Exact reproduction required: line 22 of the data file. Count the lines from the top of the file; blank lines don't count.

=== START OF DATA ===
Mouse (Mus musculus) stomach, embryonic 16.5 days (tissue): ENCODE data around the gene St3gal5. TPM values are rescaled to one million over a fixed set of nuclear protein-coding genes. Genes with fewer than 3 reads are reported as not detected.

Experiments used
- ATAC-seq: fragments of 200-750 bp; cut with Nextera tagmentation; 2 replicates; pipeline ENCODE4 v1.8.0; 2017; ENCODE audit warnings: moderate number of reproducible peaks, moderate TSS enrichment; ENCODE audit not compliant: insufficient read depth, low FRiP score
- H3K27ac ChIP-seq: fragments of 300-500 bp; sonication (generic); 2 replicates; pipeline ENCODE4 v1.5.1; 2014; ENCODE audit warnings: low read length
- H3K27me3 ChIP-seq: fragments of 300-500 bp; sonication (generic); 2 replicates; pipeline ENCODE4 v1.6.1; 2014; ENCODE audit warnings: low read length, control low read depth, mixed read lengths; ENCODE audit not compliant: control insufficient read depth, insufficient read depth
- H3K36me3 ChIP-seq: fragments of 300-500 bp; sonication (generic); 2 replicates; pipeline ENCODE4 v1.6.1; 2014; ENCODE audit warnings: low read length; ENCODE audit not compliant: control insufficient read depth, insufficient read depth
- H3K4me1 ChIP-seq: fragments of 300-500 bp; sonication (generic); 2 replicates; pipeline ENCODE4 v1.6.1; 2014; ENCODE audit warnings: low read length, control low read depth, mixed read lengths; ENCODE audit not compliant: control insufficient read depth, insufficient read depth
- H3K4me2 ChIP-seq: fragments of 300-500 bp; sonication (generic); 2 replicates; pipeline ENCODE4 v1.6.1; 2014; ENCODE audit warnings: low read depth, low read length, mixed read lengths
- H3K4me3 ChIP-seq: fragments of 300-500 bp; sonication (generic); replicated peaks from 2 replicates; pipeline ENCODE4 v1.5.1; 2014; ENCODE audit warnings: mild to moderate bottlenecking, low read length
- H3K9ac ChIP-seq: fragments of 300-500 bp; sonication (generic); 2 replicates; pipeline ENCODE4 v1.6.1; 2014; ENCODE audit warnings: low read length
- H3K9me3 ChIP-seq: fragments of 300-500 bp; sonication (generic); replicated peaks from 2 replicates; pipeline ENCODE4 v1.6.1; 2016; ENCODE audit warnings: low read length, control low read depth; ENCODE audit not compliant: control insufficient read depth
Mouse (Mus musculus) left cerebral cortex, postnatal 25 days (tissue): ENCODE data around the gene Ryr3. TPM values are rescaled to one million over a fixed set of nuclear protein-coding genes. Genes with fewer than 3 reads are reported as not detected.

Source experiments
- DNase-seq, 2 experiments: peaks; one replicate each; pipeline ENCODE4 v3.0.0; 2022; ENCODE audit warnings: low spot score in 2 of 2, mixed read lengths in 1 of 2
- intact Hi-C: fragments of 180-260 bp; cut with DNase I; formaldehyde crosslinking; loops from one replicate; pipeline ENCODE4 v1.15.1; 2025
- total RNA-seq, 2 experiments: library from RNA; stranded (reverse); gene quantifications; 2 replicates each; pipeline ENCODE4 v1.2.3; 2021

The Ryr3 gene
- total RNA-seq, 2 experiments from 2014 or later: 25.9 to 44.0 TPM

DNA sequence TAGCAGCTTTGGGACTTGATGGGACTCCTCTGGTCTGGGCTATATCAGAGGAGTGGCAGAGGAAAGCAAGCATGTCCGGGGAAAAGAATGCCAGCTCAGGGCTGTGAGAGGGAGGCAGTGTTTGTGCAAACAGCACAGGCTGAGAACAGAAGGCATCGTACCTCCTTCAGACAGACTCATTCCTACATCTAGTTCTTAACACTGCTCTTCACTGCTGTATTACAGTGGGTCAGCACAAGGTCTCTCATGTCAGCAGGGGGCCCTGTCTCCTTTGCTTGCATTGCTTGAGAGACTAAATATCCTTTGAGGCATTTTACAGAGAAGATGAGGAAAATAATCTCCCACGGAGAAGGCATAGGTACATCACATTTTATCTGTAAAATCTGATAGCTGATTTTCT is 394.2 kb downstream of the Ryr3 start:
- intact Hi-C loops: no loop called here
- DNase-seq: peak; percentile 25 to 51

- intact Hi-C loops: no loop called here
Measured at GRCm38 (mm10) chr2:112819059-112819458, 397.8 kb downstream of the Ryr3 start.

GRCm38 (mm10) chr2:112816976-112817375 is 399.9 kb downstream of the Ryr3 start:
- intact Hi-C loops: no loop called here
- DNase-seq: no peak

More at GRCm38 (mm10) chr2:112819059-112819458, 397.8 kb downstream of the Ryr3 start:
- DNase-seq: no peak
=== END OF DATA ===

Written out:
- intact Hi-C loops: no loop called here